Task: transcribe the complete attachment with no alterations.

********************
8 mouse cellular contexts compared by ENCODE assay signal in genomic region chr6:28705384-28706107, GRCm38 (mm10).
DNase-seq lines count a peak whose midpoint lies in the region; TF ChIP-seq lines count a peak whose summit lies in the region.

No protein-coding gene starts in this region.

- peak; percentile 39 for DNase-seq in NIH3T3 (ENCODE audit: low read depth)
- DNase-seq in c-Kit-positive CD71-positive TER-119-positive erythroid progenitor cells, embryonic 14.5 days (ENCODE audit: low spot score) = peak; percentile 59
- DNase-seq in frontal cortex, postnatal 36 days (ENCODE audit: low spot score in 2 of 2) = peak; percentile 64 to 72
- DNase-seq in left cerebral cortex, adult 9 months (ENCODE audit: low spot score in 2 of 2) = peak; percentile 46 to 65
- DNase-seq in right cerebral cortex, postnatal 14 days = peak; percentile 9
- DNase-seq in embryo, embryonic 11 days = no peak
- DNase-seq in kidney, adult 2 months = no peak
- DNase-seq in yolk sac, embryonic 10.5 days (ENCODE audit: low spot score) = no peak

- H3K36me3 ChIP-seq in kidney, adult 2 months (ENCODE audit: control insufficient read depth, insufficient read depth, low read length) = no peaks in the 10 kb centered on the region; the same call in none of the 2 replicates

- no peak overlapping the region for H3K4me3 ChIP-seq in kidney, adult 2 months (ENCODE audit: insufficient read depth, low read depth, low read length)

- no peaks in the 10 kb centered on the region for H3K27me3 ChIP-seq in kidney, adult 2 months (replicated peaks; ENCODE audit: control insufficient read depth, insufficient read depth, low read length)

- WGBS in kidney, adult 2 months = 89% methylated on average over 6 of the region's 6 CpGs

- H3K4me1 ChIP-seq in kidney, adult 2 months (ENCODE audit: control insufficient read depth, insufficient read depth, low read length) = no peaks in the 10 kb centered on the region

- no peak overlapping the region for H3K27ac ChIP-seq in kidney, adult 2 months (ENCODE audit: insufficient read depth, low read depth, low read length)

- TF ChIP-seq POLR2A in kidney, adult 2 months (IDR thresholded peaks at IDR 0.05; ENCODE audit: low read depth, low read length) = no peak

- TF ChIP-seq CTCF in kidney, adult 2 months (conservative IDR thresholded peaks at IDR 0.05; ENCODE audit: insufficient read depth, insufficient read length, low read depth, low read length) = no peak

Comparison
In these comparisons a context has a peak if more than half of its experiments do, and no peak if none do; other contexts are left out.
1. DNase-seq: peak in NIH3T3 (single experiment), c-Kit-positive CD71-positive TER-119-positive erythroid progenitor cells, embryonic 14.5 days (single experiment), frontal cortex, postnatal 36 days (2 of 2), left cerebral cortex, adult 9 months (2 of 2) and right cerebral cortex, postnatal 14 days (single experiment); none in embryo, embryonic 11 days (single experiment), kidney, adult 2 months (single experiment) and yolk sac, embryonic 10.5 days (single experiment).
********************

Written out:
8 mouse cellular contexts compared by ENCODE assay signal in genomic region chr6:28705384-28706107, GRCm38 (mm10).
DNase-seq lines count a peak whose midpoint lies in the region; TF ChIP-seq lines count a peak whose summit lies in the region.

No protein-coding gene starts in this region.

- peak; percentile 39 for DNase-seq in NIH3T3 (ENCODE audit: low read depth)
- DNase-seq in c-Kit-positive CD71-positive TER-119-positive erythroid progenitor cells, embryonic 14.5 days (ENCODE audit: low spot score) = peak; percentile 59
- DNase-seq in frontal cortex, postnatal 36 days (ENCODE audit: low spot score in 2 of 2) = peak; percentile 64 to 72
- DNase-seq in left cerebral cortex, adult 9 months (ENCODE audit: low spot score in 2 of 2) = peak; percentile 46 to 65
- DNase-seq in right cerebral cortex, postnatal 14 days = peak; percentile 9
- DNase-seq in embryo, embryonic 11 days = no peak
- DNase-seq in kidney, adult 2 months = no peak
- DNase-seq in yolk sac, embryonic 10.5 days (ENCODE audit: low spot score) = no peak

- H3K36me3 ChIP-seq in kidney, adult 2 months (ENCODE audit: control insufficient read depth, insufficient read depth, low read length) = no peaks in the 10 kb centered on the region; the same call in none of the 2 replicates

- no peak overlapping the region for H3K4me3 ChIP-seq in kidney, adult 2 months (ENCODE audit: insufficient read depth, low read depth, low read length)

- no peaks in the 10 kb centered on the region for H3K27me3 ChIP-seq in kidney, adult 2 months (replicated peaks; ENCODE audit: control insufficient read depth, insufficient read depth, low read length)

- WGBS in kidney, adult 2 months = 89% methylated on average over 6 of the region's 6 CpGs

- H3K4me1 ChIP-seq in kidney, adult 2 months (ENCODE audit: control insufficient read depth, insufficient read depth, low read length) = no peaks in the 10 kb centered on the region

- no peak overlapping the region for H3K27ac ChIP-seq in kidney, adult 2 months (ENCODE audit: insufficient read depth, low read depth, low read length)

- TF ChIP-seq POLR2A in kidney, adult 2 months (IDR thresholded peaks at IDR 0.05; ENCODE audit: low read depth, low read length) = no peak

- TF ChIP-seq CTCF in kidney, adult 2 months (conservative IDR thresholded peaks at IDR 0.05; ENCODE audit: insufficient read depth, insufficient read length, low read depth, low read length) = no peak

Comparison
In these comparisons a context has a peak if more than half of its experiments do, and no peak if none do; other contexts are left out.
1. DNase-seq: peak in NIH3T3 (single experiment), c-Kit-positive CD71-positive TER-119-positive erythroid progenitor cells, embryonic 14.5 days (single experiment), frontal cortex, postnatal 36 days (2 of 2), left cerebral cortex, adult 9 months (2 of 2) and right cerebral cortex, postnatal 14 days (single experiment); none in embryo, embryonic 11 days (single experiment), kidney, adult 2 months (single experiment) and yolk sac, embryonic 10.5 days (single experiment).